Have you heard of the 3-3-3 rule?
The 3-3-3 rule when adopting a dog is a really useful application to understand the 3 stages of a dog or puppy’s adjustment period when adapting to a new living situation.
The amount of time each individual dog needs will vary, but applying the 3-3-3 rule when adopting a dog gives you a great approximation of what to expect. Remember, issues like trauma and anxiety will definitely extend these periods and may require additional treatment. At Furbaby Pet Care, I work with dogs who have anxiety issues in order to help them move forward without the fear.
What is the 3-3-3 rule when adopting a dog?
The 3-3-3 rule represents the phases of a rescue dog or common milestones your new dog or puppy will go through.
The 3-3-3 rule is the first 3 days, 3 weeks, and 3 months after bringing your dog home from the shelter.
So think about it, if you’ve ever started a new job or moved to a new school, you know the feeling; that sense of being in an unfamiliar place, new surroundings, new people, new rules.
And before we delve even deeper into the 3-3-3 rule, I highly recommend always having a pain/fear free trainer on hand and know who your veterinarian will be too. This will ensure you’re starting your doggy off on the right paw – both physically and mentally! And a quick tip of the hat to fosters as well! As fosters, you often won’t often have the chance to have a dog as long as 3 months, but understanding the 3-3-3 rule for adopters can be really helpful.
Some things to remember with the 3-3-3 rule
Even when dogs come to us from happy homes, they are going through a big and potentially difficult change. It’s not unusual to see all sorts of strange behaviour, or lack of behaviour. Don’t worry, there are a lot of things you can do to help dogs adjust though:
- Trick training is a wonderful way of building confidence as well as a bond- for everyone involved.
- Talk to the dog. Dogs *can* learn basic words and phrases and knowing which weird human ritual is about to happen can help them feel safer.
- Use a happy voice when communicating with your pup
- Give your dog lots and lots of rest and quiet. Also give them time to take in their new surroundings
- Have a safe cozy bed where they can see what’s going on but know no one will bother them there
- Give your new pup a routine
So to recap:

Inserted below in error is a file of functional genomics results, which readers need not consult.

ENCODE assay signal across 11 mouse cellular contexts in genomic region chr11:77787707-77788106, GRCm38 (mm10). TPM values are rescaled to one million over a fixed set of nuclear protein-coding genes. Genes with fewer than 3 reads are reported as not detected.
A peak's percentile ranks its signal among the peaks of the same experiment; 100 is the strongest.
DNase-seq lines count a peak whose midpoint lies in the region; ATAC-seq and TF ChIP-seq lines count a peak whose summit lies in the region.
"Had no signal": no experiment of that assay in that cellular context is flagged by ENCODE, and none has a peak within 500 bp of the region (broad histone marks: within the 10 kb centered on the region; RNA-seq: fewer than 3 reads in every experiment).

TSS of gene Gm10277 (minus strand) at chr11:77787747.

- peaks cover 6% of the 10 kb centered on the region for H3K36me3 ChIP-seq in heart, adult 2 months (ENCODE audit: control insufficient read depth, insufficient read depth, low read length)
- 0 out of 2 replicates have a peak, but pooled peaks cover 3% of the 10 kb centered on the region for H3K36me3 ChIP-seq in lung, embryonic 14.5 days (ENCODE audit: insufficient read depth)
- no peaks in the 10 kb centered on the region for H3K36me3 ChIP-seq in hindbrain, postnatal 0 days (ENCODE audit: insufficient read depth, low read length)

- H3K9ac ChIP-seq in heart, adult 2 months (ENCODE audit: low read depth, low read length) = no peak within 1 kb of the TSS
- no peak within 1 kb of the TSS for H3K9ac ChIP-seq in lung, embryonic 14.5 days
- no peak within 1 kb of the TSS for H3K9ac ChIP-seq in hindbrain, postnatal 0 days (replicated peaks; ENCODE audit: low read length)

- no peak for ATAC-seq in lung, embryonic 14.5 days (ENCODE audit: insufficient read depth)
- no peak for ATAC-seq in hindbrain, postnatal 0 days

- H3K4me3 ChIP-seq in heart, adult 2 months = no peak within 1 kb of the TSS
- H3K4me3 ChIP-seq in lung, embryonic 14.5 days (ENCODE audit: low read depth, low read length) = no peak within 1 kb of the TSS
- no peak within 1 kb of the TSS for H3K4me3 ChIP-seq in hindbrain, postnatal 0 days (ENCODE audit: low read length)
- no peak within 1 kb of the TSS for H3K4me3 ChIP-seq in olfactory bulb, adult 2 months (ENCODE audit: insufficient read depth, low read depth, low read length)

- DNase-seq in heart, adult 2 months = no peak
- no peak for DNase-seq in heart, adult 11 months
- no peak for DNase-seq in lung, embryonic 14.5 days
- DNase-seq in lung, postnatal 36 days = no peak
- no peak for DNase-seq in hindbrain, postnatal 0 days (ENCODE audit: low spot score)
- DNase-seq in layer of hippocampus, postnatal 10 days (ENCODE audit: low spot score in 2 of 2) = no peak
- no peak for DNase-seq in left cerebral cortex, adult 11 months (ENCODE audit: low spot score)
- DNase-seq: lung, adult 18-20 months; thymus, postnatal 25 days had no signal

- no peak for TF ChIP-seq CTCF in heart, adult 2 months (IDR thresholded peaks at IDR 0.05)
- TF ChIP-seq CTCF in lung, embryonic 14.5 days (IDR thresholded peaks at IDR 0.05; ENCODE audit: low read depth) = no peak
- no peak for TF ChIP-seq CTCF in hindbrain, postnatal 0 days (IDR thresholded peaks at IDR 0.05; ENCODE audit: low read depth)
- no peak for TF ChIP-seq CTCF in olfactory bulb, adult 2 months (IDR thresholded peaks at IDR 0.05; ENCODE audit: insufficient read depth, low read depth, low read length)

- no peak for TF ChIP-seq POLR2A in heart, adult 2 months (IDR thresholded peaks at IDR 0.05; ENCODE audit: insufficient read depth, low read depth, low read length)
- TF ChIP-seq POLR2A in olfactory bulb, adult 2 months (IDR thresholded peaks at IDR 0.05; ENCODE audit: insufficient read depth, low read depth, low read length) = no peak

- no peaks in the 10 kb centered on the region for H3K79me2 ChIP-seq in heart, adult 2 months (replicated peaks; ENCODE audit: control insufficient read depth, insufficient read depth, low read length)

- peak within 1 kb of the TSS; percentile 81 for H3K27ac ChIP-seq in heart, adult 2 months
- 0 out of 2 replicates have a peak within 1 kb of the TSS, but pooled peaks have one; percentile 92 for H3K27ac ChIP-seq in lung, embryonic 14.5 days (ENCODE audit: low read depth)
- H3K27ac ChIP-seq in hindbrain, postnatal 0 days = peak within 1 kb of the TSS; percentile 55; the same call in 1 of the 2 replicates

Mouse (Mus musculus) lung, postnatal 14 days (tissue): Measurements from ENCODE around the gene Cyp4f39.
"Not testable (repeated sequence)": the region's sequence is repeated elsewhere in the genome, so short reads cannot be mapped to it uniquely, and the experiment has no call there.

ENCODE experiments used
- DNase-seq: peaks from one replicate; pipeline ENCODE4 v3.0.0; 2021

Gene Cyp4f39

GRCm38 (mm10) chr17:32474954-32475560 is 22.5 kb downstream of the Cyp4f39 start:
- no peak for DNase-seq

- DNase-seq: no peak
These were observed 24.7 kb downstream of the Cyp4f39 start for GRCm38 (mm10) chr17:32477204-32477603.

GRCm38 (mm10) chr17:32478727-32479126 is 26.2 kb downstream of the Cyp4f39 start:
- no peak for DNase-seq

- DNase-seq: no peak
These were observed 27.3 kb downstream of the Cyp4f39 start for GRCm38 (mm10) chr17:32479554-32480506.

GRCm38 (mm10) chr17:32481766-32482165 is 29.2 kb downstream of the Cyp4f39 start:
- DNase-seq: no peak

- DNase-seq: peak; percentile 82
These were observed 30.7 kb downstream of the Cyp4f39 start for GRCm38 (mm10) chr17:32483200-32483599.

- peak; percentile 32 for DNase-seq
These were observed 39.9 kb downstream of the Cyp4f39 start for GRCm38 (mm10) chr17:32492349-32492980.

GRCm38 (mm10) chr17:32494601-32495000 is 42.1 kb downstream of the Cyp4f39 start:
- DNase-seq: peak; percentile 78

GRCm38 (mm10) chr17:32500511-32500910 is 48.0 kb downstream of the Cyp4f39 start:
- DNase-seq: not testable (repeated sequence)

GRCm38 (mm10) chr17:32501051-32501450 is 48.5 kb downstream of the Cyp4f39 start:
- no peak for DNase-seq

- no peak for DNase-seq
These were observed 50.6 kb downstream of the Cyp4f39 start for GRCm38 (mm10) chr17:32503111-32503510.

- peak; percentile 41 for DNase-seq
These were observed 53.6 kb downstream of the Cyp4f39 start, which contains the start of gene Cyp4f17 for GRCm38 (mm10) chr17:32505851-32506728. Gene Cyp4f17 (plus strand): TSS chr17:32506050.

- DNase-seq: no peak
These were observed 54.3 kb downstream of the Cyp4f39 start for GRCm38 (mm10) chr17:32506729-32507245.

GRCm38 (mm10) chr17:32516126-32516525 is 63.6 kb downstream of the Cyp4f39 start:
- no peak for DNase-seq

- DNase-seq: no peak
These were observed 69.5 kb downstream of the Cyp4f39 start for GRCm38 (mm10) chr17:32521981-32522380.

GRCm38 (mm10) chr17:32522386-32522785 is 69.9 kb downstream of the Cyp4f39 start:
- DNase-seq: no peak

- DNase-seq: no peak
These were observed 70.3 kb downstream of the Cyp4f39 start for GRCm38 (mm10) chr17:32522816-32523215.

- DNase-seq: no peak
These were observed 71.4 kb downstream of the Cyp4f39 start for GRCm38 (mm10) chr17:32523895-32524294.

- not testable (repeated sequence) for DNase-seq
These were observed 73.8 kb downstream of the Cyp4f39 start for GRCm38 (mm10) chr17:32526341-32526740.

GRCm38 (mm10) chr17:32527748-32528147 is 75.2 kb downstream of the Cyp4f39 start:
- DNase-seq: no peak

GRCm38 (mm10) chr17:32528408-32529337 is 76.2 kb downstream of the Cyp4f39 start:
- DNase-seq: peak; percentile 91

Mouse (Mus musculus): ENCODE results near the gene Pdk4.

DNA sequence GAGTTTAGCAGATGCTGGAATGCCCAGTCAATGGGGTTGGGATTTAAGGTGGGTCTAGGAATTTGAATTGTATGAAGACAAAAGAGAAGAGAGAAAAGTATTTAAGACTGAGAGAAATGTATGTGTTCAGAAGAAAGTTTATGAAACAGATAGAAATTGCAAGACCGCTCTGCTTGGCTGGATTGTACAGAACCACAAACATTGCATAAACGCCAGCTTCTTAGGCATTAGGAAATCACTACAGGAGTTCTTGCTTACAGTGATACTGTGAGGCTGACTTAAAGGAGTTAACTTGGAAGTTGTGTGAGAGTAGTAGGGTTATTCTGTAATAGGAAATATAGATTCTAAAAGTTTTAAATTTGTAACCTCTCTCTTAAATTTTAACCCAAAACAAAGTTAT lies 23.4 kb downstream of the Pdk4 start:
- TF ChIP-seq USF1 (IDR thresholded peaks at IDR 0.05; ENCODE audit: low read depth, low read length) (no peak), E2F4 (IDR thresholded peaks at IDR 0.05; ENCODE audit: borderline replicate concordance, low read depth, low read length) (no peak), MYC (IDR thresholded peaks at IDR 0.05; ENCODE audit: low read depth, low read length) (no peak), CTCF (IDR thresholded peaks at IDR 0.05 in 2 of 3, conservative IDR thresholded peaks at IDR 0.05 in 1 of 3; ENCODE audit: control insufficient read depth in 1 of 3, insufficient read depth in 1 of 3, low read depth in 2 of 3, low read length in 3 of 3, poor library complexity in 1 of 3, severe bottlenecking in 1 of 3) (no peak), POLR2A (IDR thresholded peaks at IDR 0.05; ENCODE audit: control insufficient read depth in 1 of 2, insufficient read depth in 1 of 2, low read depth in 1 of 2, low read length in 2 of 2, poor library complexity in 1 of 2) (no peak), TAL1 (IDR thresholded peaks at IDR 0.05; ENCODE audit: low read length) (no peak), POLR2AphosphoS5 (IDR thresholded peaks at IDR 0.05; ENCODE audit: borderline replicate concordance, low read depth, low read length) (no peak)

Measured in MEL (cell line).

In the first 3 days
Your new dog will probably be overwhelmed with the new surroundings. Don’t be alarmed if he doesn’t want to eat for the first couple of days, many dogs don’t eat when they are stressed. Your pup may shut down and want to curl up in tje crate or under the table and will likely be scared and unsure of what is going on. Or he may be the opposite and test you to see what he can get away with.
After 3 weeks
Your dog is starting to settle in and feeling a bit more comfortable. The puppy may actually be realizing this may be his forever home. Now, your dog has probably figured out his environment and getting into a routine. You may even see some real personality! Behaviour issues may start showing, so show your puppy what’s right and wrong.
After 3 months
Your dog is now completely comfortable in your home. You have built trust and a true bond with your dog, which gives him a complete sense of security with you. He is set in his routine and will come to expect his dinner at his usual time.
Enjoy your new rescue dog!
Just remember to take it slow, Keep in mind how your dog is feeling. It’s all very stressful for the pup so make sure to give your puppy time and space and lots of love.
Furbaby Pet Care dog trainer Nea DeMuri looks at scientific theories on canine behaviour, cognition, learning to find the least intrusive and most practical ways of changing behaviour. She is the owner of Dogs in Balance in Saskatoon.
She starts with management and prevention, to make sure everyone is safe and to reduce the dog’s ability to practice the unwanted behaviours.
Then, she will look into fulfilling needs and adding enrichment. What needs is the dog trying to have met by performing the unwanted behaviour? More mental stimulation? Reduce stress? Defend themselves in what they perceive is a dangerous situation?
Finally, Nea will work with you on training. Even when the dog has all the right toys and appropriate options, active training is needed to change a dog’s habits.